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    Research Digest

    Read the Room: How Co-Viewing Affects Connected TV Viewership

    Abstract

    • Viewers are more likely to watch CTV content with friends and family than Linear TV, with VPVH (Viewers per Viewing Household) averages of 1.29 versus 1.26 on Linear TV.
    • Co-viewing with kids equals less attention versus co-viewing with adults by as much as 19%.
    • Movies draw 18% more co-viewing activity than TV episodes.

    Connected TV co-viewing leads to higher ad attention, in some cases more than others.

    The domino effect of co-viewing is clear—not only does it impact attention, but also affects the value of Connected TV ad buys. This digest dissects the current state of co-viewing on CTV across the consumer and advertising side, and should help advertisers to navigate this ever-evolving landscape of CTV viewership.

    More Kids Equals Less Attention on CTV, But More Opportunity For Advertisers

    A report released by TVision¹ on Connected TV co-viewing revealed that adults pay more attention to ads overall—whether they are watching alone, with other adults or as a family. Meanwhile, children are more likely to pay attention when watching CTV with other children versus alone.

    Although adults are paying more attention on Connected TV, they don’t co-view as much as their younger counterparts. Almost three-quarters (69.9%) of kids aged under 18 years have the highest co-viewing rates compared to adults.

    Over 50 percent of viewers (across all age groups) co-view, and this is a trend that is here to stay long beyond the pandemic. A study by Future Today² of over 300 parents found that 86 percent of adults plan to watch more content together with their families.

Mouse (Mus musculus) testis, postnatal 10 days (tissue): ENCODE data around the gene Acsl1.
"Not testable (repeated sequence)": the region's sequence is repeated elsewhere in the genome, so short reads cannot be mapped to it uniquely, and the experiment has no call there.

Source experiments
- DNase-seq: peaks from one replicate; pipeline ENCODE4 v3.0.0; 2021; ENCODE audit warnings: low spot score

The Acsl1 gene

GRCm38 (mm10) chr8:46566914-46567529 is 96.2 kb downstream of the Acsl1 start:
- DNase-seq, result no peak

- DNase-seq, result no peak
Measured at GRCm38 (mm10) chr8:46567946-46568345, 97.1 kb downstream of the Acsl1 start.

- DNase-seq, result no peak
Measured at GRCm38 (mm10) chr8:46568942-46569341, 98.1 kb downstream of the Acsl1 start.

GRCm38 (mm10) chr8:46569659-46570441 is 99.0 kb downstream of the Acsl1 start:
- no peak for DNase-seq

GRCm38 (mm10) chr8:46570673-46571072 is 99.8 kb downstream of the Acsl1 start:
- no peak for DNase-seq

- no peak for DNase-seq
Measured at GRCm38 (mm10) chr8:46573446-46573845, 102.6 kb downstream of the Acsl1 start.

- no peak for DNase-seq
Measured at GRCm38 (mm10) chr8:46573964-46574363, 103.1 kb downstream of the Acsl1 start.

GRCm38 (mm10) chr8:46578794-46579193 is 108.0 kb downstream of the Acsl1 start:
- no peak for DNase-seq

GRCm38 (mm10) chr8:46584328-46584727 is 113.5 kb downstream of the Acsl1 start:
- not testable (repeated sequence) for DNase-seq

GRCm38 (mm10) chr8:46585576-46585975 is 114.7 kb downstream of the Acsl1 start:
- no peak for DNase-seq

This study also found that co-viewing drives further ad engagement, with 93% of parents saying they are “engaged” when presented with an ad for adults while co-viewing, and 88% of parents reported their children as being “engaged” while co-viewing adult-focused ads.

    Ultimately, co-viewing leads to increased attention not just for programming, but for advertising too—and is seen as a value-add³ by the majority of industry professionals.

    Co-viewing is More Common on Connected TV Than Linear TV

    Viewers are likely to co-view with friends and family on Connected TV instead of linear TV. TVision’s Spring 2022 Co-viewing report measured the VPVH (Viewers per Viewing Household) of over 5,000 homes across the country and found an average VPVH of 1.29 on Connected TV versus 1.26 on Linear TV. 

    Although Connected TV is a more engaging format, not all CTV ad inventory is built equally. This same study revealed that the most co-viewed CTV apps draw in twice the average number of viewers compared to the least co-viewed. 

    When comparing the type of Connected TV programming—movies or television episodes—movies’ long format draws more co-viewing (73.2%) than its short-form  counterpart (54.8%). 

    The most co-viewed programs on ad-supported Connected TV apps are mostly of the family-friendly variety, with movies making up most of the top five most co-viewed programs (ranked by VPVH):

    1. The Spongebob Movie (Paramount+) – 2.2
    2. Esme & Roy (HBOMax) – 2.1
    3. Battlebots Bounty Hunters (Discovery+) – 2.1
    4. The Boss Baby: Family Business (Peacock) – 2.0 
    5. Paw Patrol Movie (Paramount+): 2.0

    Conclusion

    Co-viewing drives higher attention spans and engagement on Connected TV, although younger age groups are naturally inclined to co-view more than others. This presents a big opportunity for advertisers to connect with multiple audiences, and co-viewing has been recognized as a value-add in the industry when negotiating CTV ad buys. However, advertisers should note that not all CTV ad inventory is built equally, as some program types (like movies) draw more co-viewing activity than others.

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